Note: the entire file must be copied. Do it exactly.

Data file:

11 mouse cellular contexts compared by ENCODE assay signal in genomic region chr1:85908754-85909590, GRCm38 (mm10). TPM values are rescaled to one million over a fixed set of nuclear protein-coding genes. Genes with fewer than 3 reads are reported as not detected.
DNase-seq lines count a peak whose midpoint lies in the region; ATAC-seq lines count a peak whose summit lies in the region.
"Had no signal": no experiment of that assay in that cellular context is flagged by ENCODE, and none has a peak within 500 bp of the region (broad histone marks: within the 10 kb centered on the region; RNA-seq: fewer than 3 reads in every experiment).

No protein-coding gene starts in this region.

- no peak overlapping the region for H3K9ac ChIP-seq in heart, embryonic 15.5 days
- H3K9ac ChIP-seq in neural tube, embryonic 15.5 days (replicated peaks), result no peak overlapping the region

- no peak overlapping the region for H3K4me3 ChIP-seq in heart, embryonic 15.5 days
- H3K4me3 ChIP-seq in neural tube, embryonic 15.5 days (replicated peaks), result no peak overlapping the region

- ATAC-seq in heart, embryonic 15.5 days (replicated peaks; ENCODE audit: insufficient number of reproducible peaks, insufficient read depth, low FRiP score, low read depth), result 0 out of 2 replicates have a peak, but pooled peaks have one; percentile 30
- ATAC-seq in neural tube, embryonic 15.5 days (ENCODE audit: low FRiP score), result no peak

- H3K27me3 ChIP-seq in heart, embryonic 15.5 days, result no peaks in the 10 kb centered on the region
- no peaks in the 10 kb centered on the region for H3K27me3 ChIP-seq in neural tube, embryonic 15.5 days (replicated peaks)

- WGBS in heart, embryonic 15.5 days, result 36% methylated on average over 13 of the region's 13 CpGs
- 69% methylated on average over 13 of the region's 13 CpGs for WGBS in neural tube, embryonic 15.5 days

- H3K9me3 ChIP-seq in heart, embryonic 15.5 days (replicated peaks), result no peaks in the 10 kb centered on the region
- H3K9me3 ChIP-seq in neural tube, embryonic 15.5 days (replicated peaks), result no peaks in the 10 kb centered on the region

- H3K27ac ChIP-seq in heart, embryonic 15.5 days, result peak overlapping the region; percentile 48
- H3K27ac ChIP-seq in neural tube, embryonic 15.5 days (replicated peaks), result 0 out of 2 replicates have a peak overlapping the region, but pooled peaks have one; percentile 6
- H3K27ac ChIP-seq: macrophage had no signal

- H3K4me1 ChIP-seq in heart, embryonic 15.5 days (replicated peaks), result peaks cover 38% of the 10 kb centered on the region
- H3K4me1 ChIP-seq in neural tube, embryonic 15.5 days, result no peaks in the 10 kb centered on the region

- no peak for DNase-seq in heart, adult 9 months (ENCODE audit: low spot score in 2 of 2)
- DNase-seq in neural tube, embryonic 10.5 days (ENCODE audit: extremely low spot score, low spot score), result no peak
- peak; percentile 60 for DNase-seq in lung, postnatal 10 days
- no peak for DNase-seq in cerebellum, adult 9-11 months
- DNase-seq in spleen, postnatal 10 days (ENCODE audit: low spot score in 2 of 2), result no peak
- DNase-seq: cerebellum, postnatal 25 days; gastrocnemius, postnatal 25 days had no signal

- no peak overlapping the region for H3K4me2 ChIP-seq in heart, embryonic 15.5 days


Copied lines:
11 mouse cellular contexts compared by ENCODE assay signal in genomic region chr1:85908754-85909590, GRCm38 (mm10). TPM values are rescaled to one million over a fixed set of nuclear protein-coding genes. Genes with fewer than 3 reads are reported as not detected.
DNase-seq lines count a peak whose midpoint lies in the region; ATAC-seq lines count a peak whose summit lies in the region.
"Had no signal": no experiment of that assay in that cellular context is flagged by ENCODE, and none has a peak within 500 bp of the region (broad histone marks: within the 10 kb centered on the region; RNA-seq: fewer than 3 reads in every experiment).

No protein-coding gene starts in this region.

- no peak overlapping the region for H3K9ac ChIP-seq in heart, embryonic 15.5 days
- H3K9ac ChIP-seq in neural tube, embryonic 15.5 days (replicated peaks), result no peak overlapping the region

- no peak overlapping the region for H3K4me3 ChIP-seq in heart, embryonic 15.5 days
- H3K4me3 ChIP-seq in neural tube, embryonic 15.5 days (replicated peaks), result no peak overlapping the region

- ATAC-seq in heart, embryonic 15.5 days (replicated peaks; ENCODE audit: insufficient number of reproducible peaks, insufficient read depth, low FRiP score, low read depth), result 0 out of 2 replicates have a peak, but pooled peaks have one; percentile 30
- ATAC-seq in neural tube, embryonic 15.5 days (ENCODE audit: low FRiP score), result no peak

- H3K27me3 ChIP-seq in heart, embryonic 15.5 days, result no peaks in the 10 kb centered on the region
- no peaks in the 10 kb centered on the region for H3K27me3 ChIP-seq in neural tube, embryonic 15.5 days (replicated peaks)

- WGBS in heart, embryonic 15.5 days, result 36% methylated on average over 13 of the region's 13 CpGs
- 69% methylated on average over 13 of the region's 13 CpGs for WGBS in neural tube, embryonic 15.5 days

- H3K9me3 ChIP-seq in heart, embryonic 15.5 days (replicated peaks), result no peaks in the 10 kb centered on the region
- H3K9me3 ChIP-seq in neural tube, embryonic 15.5 days (replicated peaks), result no peaks in the 10 kb centered on the region

- H3K27ac ChIP-seq in heart, embryonic 15.5 days, result peak overlapping the region; percentile 48
- H3K27ac ChIP-seq in neural tube, embryonic 15.5 days (replicated peaks), result 0 out of 2 replicates have a peak overlapping the region, but pooled peaks have one; percentile 6
- H3K27ac ChIP-seq: macrophage had no signal

- H3K4me1 ChIP-seq in heart, embryonic 15.5 days (replicated peaks), result peaks cover 38% of the 10 kb centered on the region
- H3K4me1 ChIP-seq in neural tube, embryonic 15.5 days, result no peaks in the 10 kb centered on the region

- no peak for DNase-seq in heart, adult 9 months (ENCODE audit: low spot score in 2 of 2)
- DNase-seq in neural tube, embryonic 10.5 days (ENCODE audit: extremely low spot score, low spot score), result no peak
- peak; percentile 60 for DNase-seq in lung, postnatal 10 days
- no peak for DNase-seq in cerebellum, adult 9-11 months
- DNase-seq in spleen, postnatal 10 days (ENCODE audit: low spot score in 2 of 2), result no peak
- DNase-seq: cerebellum, postnatal 25 days; gastrocnemius, postnatal 25 days had no signal

- no peak overlapping the region for H3K4me2 ChIP-seq in heart, embryonic 15.5 days